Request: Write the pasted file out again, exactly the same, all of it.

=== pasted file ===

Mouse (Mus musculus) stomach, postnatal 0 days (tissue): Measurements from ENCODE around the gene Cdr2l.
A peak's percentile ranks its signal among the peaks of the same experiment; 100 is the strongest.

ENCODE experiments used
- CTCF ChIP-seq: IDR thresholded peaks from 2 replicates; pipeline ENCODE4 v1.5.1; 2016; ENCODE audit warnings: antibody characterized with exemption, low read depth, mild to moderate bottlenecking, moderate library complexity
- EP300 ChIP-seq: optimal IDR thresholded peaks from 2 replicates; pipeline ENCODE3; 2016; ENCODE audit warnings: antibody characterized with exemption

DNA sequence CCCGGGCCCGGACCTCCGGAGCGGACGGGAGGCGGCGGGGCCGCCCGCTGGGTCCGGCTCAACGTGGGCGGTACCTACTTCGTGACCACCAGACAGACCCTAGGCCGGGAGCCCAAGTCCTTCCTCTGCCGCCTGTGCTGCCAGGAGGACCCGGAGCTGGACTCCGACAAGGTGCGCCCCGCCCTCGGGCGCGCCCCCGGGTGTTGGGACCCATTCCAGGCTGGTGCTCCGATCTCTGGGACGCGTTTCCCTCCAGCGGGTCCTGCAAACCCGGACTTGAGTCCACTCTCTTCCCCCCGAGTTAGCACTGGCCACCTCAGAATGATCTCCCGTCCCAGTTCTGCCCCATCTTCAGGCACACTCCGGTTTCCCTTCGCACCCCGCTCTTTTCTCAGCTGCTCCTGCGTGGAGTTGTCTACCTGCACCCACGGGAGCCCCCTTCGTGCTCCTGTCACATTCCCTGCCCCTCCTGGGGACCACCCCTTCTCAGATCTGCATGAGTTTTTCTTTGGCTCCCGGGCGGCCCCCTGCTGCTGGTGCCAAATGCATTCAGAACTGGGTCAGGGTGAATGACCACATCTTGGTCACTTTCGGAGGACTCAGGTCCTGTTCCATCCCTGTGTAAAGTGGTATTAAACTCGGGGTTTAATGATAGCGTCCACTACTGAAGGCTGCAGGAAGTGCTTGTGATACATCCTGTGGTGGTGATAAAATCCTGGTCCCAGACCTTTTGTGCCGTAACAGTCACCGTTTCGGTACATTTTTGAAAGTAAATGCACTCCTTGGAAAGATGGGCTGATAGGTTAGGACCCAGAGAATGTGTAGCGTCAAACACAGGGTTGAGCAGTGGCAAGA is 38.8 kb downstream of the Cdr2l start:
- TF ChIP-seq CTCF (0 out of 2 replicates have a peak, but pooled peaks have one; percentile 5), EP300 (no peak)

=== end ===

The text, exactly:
Mouse (Mus musculus) stomach, postnatal 0 days (tissue): Measurements from ENCODE around the gene Cdr2l.
A peak's percentile ranks its signal among the peaks of the same experiment; 100 is the strongest.

ENCODE experiments used
- CTCF ChIP-seq: IDR thresholded peaks from 2 replicates; pipeline ENCODE4 v1.5.1; 2016; ENCODE audit warnings: antibody characterized with exemption, low read depth, mild to moderate bottlenecking, moderate library complexity
- EP300 ChIP-seq: optimal IDR thresholded peaks from 2 replicates; pipeline ENCODE3; 2016; ENCODE audit warnings: antibody characterized with exemption

DNA sequence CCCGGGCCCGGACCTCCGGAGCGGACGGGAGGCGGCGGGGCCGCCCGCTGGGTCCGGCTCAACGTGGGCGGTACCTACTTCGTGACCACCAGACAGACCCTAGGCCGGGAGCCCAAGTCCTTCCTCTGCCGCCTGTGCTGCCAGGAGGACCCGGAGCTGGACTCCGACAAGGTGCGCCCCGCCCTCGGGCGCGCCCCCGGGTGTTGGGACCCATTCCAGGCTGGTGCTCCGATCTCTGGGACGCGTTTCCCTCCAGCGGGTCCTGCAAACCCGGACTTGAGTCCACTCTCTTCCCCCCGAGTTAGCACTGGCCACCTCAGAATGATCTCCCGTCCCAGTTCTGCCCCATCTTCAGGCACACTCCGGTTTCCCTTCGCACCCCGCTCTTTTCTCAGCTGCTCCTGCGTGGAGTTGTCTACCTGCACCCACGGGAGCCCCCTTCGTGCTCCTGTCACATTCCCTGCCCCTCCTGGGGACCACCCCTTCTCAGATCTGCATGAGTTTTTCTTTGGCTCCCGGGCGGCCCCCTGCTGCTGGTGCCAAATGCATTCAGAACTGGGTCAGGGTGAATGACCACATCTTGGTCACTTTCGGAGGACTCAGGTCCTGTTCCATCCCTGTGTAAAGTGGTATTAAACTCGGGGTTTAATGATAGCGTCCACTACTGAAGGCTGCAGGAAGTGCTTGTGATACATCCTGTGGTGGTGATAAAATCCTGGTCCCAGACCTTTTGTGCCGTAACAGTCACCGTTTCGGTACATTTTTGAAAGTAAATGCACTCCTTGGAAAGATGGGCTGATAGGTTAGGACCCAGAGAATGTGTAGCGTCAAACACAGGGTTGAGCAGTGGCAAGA is 38.8 kb downstream of the Cdr2l start:
- TF ChIP-seq CTCF (0 out of 2 replicates have a peak, but pooled peaks have one; percentile 5), EP300 (no peak)